Quang, along with others in the Vietnamese community, feel that Twelfth Avenue South and South King Street would be the wrong place to put the gate because it is essentially in the heart of Little Saigon, and two blocks east of the dividing boundary provided by I-5.

Tuck Eng, president of the Historic Gate group and a lifelong resident of Seattle, is well aware of the boundary issue. In fact, Eng and the other eight members of the Historic Gate Foundation say that their ideal location for the gate would be at Eighth Avenue South and South King Street, just a few blocks over, but there's a problem. The business and property owners adjacent to that intersection have not given their approval for the project, whereas over at Twelfth Avenue South, the property owners have said they would have no complaints. Despite the intersection of Twelfth Avenue South and South King Street being in Little Saigon, the property owners there are Chinese.

Just a few blocks west over at Eighth Avenue South sit the Four Seas Restaurant and Wing Luke Museum. Eng said he has approached the property owners at those locations several times during the past six months, but they have not given him their consent to move forward, because they say they may want to further develop the property in the future and worry that a large monument across the street may impede their ability to do so.

One important thing has changed, however, since the last gate was planned that could allow Eng to bypass the property owners. This would require Eng and the rest of the board to go straight to the city's Department of Neighborhoods to make a recommendation to the Seattle City Council — a move that may be more political than Eng had originally anticipated, but necessary to avoid conflict with Vietnamese community members in Little Saigon.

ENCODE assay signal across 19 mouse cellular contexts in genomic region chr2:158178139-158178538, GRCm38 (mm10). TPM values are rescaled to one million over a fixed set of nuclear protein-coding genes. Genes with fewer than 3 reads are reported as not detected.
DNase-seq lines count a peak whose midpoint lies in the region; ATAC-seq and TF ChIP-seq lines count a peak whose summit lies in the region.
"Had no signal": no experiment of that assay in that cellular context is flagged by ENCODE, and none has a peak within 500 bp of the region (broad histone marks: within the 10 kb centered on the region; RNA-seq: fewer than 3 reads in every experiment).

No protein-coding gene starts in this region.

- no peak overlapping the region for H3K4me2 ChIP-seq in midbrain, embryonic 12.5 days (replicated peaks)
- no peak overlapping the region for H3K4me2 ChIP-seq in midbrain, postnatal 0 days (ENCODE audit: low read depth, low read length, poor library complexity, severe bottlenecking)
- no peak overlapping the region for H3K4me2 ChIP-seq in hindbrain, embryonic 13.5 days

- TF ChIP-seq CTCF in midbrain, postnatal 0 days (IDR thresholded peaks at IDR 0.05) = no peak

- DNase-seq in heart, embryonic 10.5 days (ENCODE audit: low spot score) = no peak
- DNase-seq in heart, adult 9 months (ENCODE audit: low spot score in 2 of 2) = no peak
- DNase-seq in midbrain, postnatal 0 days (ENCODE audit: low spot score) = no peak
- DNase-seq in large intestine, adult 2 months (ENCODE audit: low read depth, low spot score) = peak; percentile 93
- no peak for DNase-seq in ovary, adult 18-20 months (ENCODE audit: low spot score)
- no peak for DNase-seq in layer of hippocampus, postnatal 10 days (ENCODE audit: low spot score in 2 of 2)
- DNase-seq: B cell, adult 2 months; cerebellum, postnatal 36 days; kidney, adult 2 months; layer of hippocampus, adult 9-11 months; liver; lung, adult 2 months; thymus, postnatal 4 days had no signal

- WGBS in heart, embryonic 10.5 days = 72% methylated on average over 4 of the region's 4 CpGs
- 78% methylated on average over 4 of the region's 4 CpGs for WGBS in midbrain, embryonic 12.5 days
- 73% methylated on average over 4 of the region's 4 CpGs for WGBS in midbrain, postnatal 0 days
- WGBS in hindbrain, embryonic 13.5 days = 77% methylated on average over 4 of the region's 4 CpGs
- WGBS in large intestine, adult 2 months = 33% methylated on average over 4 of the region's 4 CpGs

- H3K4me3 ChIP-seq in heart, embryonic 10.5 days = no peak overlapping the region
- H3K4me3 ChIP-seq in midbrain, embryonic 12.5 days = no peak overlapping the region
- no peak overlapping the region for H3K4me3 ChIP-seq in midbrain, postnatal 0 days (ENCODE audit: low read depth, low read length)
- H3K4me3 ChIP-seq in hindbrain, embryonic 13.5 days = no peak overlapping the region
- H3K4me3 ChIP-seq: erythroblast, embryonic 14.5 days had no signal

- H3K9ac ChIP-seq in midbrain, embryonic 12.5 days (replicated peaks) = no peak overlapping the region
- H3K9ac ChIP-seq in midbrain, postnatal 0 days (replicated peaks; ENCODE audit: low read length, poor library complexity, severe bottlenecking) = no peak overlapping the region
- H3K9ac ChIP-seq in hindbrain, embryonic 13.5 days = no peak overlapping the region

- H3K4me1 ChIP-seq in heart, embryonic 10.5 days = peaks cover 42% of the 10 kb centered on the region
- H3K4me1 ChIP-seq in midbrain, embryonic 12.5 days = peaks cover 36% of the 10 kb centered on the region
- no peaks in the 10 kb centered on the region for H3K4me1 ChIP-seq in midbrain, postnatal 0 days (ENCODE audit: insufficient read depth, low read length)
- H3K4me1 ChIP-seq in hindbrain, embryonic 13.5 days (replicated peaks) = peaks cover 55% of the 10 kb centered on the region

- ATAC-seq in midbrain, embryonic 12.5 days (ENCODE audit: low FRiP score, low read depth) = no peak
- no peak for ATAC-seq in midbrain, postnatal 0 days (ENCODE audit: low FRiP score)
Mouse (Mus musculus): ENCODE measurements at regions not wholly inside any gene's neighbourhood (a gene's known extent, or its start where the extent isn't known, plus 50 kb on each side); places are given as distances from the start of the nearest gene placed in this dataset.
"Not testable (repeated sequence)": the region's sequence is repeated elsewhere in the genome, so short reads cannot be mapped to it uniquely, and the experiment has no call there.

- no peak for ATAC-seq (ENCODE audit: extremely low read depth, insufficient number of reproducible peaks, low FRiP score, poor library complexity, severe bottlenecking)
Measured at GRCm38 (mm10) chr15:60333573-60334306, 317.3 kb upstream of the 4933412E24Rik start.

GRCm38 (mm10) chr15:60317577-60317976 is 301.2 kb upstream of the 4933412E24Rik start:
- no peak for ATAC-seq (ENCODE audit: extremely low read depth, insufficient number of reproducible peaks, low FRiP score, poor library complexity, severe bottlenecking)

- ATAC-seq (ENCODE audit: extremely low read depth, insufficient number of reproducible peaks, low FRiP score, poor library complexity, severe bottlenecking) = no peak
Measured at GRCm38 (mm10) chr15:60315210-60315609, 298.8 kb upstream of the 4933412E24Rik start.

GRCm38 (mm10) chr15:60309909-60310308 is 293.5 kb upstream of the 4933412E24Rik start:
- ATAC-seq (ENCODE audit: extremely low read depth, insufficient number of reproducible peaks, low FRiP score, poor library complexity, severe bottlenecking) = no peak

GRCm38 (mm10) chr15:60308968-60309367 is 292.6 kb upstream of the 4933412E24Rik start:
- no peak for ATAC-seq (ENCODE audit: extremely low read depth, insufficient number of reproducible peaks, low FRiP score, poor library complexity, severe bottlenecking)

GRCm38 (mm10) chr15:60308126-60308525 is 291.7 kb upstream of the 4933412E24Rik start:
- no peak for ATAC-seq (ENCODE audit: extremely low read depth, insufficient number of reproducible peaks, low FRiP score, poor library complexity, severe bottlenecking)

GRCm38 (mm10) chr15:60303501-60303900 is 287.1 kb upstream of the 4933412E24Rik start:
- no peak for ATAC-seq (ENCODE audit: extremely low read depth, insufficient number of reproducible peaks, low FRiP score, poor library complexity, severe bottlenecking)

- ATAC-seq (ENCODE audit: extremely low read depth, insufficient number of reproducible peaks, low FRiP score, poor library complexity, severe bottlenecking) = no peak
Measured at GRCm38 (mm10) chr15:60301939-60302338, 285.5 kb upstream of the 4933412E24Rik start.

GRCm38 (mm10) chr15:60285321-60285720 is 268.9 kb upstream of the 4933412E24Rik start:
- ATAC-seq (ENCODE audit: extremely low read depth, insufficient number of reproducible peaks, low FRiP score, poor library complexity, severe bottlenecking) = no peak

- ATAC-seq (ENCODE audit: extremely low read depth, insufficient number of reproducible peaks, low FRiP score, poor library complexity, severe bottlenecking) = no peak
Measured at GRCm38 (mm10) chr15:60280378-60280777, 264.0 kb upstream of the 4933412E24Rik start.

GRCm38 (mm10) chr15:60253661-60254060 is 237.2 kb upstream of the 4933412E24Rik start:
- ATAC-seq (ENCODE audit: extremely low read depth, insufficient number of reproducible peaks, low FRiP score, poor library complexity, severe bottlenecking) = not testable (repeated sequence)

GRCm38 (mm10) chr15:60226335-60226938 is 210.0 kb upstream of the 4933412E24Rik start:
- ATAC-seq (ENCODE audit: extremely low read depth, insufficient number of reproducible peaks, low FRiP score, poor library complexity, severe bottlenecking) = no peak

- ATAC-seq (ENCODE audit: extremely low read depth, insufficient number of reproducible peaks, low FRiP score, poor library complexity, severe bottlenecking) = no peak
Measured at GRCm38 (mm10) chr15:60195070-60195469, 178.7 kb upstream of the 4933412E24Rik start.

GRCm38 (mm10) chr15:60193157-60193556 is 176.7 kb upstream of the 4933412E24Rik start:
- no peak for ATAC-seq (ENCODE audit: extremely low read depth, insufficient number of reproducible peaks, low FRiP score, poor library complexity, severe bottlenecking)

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Comments:

Posted Sat, Dec 18, 5:03 p.m. Inappropriate

I had no idea the original plan called for two gates. Aren't the ones in Philadelphia and Washington D.C. singletons?

I'm not opposed to the idea of a second one, but it should definitely be at 8th, not 12th. And this isn't just a matter of neighborhood boundaries, which are generally fluid, but of intercultural relations.

Posted Mon, Dec 20, 7:57 a.m. Inappropriate

Has the group proposing the gate shown any evidence that the first gate has had any positive effects on the neighborhood? The new projects that really bring people to the ID have been Wing Luke, Uwajimaya, Kobo, the rehab of the American Hotel into a hostel and the improvement of its ground floor retail, Interim's continued work, and the PDA's on going rehab's and management.

Posted Mon, Dec 20, 4:45 p.m. Inappropriate

What's really great about the first gate, is that to the North of it is "Joe's" a dive bar if I ever saw one. One imagines that if you needed a loose skipper for a drug run, that you'd find one sloshed here at 9am.

And to the South, is a vacant decrepit building with a parking lot just West of it.

http://tinyurl.com/26yacbt

and use google street view to see for yourself.

I happen to like these bits of public art, but for the money spent it didn't improve the immediate neighborhood.

GaryP